The Heather Q. Bolinger, et al v. First Multiple Listing Service, Inc., et al (Case 2:10-cv-00211-RWS) which is being litigated in the United States District Court for the Northern District of Georgia Gainesville Division survived the Defendant’s Motion to Dismiss the case on January 18, 2012.
The First Multiple Listing Service Inc. lawsuit contends the federal Real Estate Settlement Practices Act (“RESPA”) requires full disclosure of all fees and charges in real estate closings involving a federal mortgage loan. RESPA also prohibits unearned fees or kickbacks designed to encourage the referral of business by settlement service providers, such as First Multiple Listing Service (“FMLS”) and its member real estate brokers. One of the principal purposes of these RESPA provisions is to lower the cost of real estate closings to consumers by eliminating secret, disguised, and inflated charges.
The Bolinger et al. class action lawsuit alleges that:
1. Members of FMLS, which include virtually every residential real estate broker and agent in North Georgia, are required to list with FMLS all properties for sale and to pay undisclosed, unearned transaction fees to FMLS after closing and all services are rendered. Consumers either pay these fees directly or through inflated commissions.
2. Real Estate Brokers receive a kickback of all or substantially all of those fees from FMLS, and share in transaction fees paid on other closings. The suit further contends that these unearned hidden settlement fees and kickbacks are funded by real estate commissions paid by consumers. The hidden transaction settlement fee is $1.20 per thousand dollars of the selling price (i.e., .0012% of the sales price), and is doubled if the listing and selling agents work for different real estate brokers.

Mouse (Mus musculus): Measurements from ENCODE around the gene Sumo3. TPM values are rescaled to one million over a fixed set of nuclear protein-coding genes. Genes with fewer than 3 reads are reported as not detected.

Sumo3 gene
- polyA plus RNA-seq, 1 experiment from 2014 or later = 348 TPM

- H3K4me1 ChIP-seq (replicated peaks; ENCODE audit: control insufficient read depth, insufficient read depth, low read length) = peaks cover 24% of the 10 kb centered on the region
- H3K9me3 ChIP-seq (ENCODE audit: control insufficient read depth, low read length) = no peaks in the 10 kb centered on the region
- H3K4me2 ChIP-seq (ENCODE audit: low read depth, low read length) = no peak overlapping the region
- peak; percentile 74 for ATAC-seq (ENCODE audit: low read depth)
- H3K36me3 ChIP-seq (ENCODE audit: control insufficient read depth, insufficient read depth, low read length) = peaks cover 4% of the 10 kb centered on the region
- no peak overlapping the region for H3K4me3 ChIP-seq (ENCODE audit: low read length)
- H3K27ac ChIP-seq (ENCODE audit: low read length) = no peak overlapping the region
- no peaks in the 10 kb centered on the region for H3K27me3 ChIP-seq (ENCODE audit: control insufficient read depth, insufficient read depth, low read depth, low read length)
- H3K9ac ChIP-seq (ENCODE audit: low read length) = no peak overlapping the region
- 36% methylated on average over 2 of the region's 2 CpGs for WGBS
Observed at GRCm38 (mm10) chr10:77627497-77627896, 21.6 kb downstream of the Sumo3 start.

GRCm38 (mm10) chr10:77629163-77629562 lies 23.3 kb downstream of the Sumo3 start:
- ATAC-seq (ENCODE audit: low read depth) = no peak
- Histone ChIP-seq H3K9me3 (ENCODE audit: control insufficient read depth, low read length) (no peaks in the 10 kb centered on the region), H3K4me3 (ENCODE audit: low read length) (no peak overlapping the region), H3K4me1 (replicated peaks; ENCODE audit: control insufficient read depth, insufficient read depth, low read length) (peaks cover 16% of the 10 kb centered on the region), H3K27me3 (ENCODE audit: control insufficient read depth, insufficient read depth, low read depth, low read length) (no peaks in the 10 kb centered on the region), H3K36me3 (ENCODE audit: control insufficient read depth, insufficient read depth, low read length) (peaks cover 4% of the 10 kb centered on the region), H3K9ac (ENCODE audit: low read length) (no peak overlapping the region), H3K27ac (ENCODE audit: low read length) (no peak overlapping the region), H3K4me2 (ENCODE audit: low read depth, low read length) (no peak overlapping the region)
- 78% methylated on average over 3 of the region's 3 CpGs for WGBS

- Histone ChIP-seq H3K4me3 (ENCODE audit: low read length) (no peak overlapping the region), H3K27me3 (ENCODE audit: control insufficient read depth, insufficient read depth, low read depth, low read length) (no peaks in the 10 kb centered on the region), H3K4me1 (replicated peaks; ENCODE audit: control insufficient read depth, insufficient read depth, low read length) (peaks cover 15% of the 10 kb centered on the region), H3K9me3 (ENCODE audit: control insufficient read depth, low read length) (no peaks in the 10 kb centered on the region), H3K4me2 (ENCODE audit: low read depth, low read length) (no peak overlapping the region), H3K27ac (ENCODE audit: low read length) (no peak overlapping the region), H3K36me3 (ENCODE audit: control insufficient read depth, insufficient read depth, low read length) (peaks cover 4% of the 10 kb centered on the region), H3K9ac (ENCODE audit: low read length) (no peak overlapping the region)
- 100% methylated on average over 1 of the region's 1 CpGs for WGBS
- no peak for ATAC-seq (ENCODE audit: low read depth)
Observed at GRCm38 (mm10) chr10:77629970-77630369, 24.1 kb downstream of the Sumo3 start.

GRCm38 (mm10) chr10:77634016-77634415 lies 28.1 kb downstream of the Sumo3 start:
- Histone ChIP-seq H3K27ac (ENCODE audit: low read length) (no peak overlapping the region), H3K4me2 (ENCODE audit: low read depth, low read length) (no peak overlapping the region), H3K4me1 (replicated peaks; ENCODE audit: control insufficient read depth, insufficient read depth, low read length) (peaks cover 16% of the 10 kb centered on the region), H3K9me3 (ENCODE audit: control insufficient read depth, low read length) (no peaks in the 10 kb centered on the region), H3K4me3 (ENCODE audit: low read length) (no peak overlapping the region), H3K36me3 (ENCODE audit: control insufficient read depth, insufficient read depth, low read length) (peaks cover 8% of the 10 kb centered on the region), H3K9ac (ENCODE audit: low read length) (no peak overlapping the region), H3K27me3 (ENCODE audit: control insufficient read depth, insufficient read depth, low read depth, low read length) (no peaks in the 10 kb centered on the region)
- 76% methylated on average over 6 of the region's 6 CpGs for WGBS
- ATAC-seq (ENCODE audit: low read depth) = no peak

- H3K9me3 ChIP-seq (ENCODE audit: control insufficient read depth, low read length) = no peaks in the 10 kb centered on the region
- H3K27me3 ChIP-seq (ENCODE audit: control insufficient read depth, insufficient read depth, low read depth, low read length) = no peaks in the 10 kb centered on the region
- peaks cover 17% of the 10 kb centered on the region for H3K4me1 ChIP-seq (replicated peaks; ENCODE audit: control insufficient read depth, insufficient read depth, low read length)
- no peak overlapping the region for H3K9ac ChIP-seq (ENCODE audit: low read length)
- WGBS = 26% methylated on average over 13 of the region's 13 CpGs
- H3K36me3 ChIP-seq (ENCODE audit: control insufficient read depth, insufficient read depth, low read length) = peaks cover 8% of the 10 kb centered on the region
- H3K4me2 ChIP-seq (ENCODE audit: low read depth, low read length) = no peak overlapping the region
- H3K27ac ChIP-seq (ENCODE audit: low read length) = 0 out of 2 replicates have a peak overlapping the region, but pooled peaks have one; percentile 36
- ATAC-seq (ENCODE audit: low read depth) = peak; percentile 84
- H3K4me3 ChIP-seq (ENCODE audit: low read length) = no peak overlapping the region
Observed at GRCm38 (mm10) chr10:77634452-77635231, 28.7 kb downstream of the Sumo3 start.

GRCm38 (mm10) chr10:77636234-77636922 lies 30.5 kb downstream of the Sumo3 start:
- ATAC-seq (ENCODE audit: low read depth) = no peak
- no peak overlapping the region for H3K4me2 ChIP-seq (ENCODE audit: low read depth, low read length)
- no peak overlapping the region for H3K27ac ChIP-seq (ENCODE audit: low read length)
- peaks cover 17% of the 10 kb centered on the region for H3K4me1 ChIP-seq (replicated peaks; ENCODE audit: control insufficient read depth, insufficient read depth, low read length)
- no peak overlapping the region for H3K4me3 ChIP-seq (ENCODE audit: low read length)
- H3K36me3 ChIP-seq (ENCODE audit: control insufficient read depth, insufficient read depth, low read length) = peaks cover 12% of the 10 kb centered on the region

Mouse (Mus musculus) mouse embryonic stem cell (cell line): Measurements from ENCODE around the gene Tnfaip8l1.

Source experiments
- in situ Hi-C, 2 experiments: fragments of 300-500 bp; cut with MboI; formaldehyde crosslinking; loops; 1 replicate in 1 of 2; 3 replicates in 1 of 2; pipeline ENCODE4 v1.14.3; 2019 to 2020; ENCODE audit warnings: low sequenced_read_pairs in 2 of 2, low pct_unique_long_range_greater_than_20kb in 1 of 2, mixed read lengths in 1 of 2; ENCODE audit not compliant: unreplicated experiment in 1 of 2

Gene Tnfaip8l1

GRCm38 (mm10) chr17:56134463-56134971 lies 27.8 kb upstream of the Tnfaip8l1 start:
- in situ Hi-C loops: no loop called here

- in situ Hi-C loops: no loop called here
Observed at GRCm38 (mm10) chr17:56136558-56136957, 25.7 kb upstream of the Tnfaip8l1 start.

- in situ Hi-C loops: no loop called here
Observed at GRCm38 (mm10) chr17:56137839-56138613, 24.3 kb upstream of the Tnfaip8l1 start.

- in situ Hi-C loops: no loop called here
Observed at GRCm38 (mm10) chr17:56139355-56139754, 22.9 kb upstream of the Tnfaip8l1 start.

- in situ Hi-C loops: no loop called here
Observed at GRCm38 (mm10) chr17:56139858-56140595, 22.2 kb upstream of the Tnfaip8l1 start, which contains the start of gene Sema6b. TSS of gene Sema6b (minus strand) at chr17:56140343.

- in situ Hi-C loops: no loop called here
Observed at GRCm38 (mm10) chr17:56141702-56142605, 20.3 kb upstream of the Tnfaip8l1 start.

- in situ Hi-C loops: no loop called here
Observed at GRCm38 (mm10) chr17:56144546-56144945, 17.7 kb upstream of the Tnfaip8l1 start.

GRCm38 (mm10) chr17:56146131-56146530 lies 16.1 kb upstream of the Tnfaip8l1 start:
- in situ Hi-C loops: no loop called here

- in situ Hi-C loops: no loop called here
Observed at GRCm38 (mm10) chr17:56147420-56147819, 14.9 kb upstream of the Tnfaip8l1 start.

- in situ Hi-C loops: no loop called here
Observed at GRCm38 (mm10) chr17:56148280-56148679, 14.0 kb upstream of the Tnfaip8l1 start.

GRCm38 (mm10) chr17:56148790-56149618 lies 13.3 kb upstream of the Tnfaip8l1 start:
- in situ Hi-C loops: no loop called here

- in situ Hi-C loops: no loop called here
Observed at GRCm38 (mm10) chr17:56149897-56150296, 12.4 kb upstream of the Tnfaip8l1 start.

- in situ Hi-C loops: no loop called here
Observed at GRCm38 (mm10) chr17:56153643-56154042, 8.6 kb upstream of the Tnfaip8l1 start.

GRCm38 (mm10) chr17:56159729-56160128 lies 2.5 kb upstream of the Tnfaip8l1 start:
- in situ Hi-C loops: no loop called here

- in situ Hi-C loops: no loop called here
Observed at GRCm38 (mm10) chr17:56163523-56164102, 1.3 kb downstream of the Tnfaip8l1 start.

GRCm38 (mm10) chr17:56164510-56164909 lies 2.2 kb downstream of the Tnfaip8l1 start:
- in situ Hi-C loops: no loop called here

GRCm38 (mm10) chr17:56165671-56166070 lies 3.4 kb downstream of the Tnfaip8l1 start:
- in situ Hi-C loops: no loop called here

For example, the sale of a house for $200,000 with different listing and selling real estate agents would result in an undisclosed hidden transaction settlement fee of $480. In most transactions, the hidden settlement fee is not disclosed to the buyer or seller, either in the voluminous documents executed at closing or otherwise, and the kickbacks are never disclosed.
3. In addition to violating RESPA, these practices violate the Sherman Act, which is the core federal antitrust law. Notably, the “MLS Antitrust Compliance Policy” of the National Association of REALTORS® expressly prohibits basing MLS fees on a percentage of the sales price rather than the value of the services rendered [download NAR policy here]. Yet investigation for the lawsuit found not only that, as alleged, FMLS charges a per-transaction fee based on the sales price, and pays a kickback to brokers for utilizing its services, but that FMLS may be the only MLS in the country to do so. Further, the fees associated with FMLS are alleged to be higher than those charged by MLS’s elsewhere in Georgia and around the country.
Taylor English Duma LLP, a law firm with offices in Atlanta and Savannah, Pope, McGlamry, Kilpatrick, Morrison & Norwood, LLP, a Georgia law firm with offices in Atlanta and Columbus, and the New Orleans based Sterbcow Law Group LLC have filed a lawsuit on behalf of buyers and sellers of residential real estate in metro Atlanta and North Georgia against First Multiple Listing Service, Inc. (“FMLS”), its member real estate brokers, the agents who handled the transactions of the named plaintiffs, and three boards of REALTORS®, alleging a longstanding practice of FMLS and its members in charging buyers and sellers unearned hidden transaction fees in connection with residential real estate closings in violation of federal and state law. FMLS is a multiple listing service (“MLS”) that provides an electronic database for listing residential real estate for sale. It is the largest MLS in metro Atlanta and North Georgia.
For more information please visit the FMLS CLASS ACTION WEBSITE.